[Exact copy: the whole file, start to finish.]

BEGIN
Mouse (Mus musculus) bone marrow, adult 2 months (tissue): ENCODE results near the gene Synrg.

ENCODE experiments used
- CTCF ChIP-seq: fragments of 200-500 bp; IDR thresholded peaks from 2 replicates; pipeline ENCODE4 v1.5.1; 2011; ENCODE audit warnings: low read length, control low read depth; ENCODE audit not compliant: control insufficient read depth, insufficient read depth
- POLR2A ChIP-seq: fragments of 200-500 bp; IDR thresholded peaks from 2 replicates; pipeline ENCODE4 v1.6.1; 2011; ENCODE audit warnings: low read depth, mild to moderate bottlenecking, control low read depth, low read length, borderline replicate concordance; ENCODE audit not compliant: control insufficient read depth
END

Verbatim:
Mouse (Mus musculus) bone marrow, adult 2 months (tissue): ENCODE results near the gene Synrg.

ENCODE experiments used
- CTCF ChIP-seq: fragments of 200-500 bp; IDR thresholded peaks from 2 replicates; pipeline ENCODE4 v1.5.1; 2011; ENCODE audit warnings: low read length, control low read depth; ENCODE audit not compliant: control insufficient read depth, insufficient read depth
- POLR2A ChIP-seq: fragments of 200-500 bp; IDR thresholded peaks from 2 replicates; pipeline ENCODE4 v1.6.1; 2011; ENCODE audit warnings: low read depth, mild to moderate bottlenecking, control low read depth, low read length, borderline replicate concordance; ENCODE audit not compliant: control insufficient read depth